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Psychoneuroendocrinology. 2018 Dec;98:131-138. doi: 10.1016/j.psyneuen.2018.08.014. Epub 2018 Aug 16.

Discrimination exposure and DNA methylation of stress-related genes in Latina mothers.

Author information

1
School of Nursing, University of North Carolina at Chapel Hill, North Carolina, United States. Electronic address: hsantos@unc.edu.
2
Department of Biology and Biotechnology, Worcester Polytechnic Institute, Worcester, MA, United States.
3
Department of Biostatistics, Gillings School of Global Public Health, University of North Carolina at Chapel Hill, North Carolina, United States.
4
School of Healthcare Science, Manchester Metropolitan University, Manchester, United Kingdom.
5
Epigenetics and Stem Cell Biology Laboratory, National Institute of Environmental Health Sciences, Research Triangle Park, North Carolina, United States.
6
Department of Social Medicine, School of Medicine, University of North Carolina at Chapel Hill, North Carolina, United States.
7
Department of Environmental Sciences and Engineering, Curriculum in Toxicology, Gillings School of Global Public Health, University of North Carolina at Chapel Hill, North Carolina, United States.

Abstract

Latina mothers, who have the highest fertility rate among all ethnic groups in the US, are often exposed to discrimination. The epigenetic changes related to this discrimination are largely unknown. This study is the first to explore the relationship between discrimination and DNA methylation of stress regulatory genes in Latinas. Our sample was Latina women (n = 147) with a mean age of 27.6 years who were assessed at 24-32 weeks' gestation (T1) and 4-6 weeks postpartum (T2) and reside in the U.S. Blood was collected at T1, and the Everyday Discrimination Scale (EDS) was administered at T1 and T2. DNA Methylation at candidate gene regions was determined by bisulphite pyrosequencing. Associations between EDS and DNA methylation were assessed via zero-inflated Poisson models, adjusting for covariates and multiple-test comparisons. Discrimination was negatively associated with methylation at CpG sites within the glucocorticoid receptor (NR3C1) and brain-derived neurotrophic factor (BDNF) genes that were consistent over time. In addition, discrimination was negatively associated with methylation of a CpG in the glucocorticoid binding protein (FKBP5) at T1 but not at T2. This study underscores associations between discrimination and epigenetic markers of DNA methylation in Latinas that warrant further investigation to better understand the biological pathways and psychopathological effects of discrimination on Latina mothers and their families.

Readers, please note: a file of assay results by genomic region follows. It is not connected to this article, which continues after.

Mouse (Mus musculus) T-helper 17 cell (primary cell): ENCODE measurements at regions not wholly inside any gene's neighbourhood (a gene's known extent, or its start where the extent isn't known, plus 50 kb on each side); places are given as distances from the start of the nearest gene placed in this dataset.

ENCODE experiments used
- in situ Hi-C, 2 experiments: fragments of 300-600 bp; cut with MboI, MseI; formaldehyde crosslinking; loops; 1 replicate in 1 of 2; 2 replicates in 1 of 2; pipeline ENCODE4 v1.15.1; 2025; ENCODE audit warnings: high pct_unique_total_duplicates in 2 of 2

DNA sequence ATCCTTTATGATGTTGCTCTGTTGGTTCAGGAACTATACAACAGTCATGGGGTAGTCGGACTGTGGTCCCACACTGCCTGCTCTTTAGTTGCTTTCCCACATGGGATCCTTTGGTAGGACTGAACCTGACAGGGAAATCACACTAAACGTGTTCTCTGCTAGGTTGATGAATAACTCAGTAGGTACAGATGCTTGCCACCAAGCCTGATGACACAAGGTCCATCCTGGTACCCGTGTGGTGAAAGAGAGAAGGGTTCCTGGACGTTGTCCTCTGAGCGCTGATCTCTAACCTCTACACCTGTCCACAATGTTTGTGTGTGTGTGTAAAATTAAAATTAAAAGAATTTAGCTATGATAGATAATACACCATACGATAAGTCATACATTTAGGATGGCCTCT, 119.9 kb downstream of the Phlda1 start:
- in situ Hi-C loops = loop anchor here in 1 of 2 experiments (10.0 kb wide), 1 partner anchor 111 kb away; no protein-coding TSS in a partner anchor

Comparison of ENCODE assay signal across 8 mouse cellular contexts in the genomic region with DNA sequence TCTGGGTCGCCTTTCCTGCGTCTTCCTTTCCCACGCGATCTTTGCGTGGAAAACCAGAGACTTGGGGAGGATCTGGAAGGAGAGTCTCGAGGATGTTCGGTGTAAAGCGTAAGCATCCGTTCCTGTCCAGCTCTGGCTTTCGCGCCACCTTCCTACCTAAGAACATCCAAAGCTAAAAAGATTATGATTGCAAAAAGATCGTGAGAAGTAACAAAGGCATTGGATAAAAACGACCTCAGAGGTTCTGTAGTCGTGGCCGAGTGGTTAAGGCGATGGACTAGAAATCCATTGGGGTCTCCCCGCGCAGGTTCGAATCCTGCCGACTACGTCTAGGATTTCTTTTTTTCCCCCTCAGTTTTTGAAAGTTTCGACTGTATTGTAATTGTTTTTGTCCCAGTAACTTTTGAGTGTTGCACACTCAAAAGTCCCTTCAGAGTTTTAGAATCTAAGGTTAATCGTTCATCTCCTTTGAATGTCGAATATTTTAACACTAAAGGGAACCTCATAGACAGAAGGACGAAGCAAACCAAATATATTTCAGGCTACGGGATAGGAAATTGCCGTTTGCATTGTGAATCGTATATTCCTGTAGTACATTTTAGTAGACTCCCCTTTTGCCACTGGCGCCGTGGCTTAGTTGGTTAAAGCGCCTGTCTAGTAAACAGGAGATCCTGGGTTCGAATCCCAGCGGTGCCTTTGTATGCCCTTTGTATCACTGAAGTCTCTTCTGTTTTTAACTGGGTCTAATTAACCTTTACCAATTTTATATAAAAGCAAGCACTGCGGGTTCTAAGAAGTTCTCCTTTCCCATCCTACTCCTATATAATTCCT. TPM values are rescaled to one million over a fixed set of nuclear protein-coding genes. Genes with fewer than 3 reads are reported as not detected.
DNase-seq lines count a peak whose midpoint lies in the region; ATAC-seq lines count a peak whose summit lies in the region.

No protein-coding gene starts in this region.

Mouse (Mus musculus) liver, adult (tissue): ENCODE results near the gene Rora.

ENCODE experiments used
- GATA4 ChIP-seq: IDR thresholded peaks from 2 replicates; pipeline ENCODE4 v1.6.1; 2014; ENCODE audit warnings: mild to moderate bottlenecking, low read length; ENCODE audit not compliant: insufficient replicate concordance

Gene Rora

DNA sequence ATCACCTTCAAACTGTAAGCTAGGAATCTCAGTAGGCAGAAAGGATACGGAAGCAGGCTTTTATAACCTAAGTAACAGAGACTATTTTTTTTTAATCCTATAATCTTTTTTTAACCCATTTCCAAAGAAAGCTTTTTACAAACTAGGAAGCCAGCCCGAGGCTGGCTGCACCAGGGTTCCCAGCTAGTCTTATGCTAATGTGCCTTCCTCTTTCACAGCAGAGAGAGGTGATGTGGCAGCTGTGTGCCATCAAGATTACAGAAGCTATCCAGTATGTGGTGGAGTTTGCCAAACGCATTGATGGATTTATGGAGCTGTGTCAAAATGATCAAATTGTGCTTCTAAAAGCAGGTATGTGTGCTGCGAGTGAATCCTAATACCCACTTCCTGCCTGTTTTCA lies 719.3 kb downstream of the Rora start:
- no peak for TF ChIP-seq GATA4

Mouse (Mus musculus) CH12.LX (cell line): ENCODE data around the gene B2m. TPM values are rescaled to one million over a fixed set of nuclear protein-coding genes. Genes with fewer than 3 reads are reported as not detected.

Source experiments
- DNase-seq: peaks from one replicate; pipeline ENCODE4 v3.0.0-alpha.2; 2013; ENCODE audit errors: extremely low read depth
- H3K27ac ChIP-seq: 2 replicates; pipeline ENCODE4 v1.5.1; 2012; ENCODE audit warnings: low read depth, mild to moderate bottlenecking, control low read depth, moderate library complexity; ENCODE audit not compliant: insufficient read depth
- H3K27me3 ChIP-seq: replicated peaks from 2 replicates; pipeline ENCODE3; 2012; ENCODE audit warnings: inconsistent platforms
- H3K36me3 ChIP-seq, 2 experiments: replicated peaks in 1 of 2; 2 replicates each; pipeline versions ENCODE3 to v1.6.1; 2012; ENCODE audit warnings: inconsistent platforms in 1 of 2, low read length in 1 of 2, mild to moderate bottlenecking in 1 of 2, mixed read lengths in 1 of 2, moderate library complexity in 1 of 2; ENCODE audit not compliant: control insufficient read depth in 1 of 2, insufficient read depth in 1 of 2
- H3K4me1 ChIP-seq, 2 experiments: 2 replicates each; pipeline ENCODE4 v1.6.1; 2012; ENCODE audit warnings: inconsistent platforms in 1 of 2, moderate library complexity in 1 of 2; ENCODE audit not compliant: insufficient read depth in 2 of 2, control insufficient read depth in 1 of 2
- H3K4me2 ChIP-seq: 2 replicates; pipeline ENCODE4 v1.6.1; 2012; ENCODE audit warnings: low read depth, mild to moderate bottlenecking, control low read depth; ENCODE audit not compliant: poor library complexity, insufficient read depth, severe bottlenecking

KEYWORDS:

DNA methylation; Discrimination; Epigenetics; Hispanic/Latina; Stress; Women’s health

PMID:
30144780
PMCID:
PMC6204298
[Available on 2019-12-01]
DOI:
10.1016/j.psyneuen.2018.08.014
[Indexed for MEDLINE]

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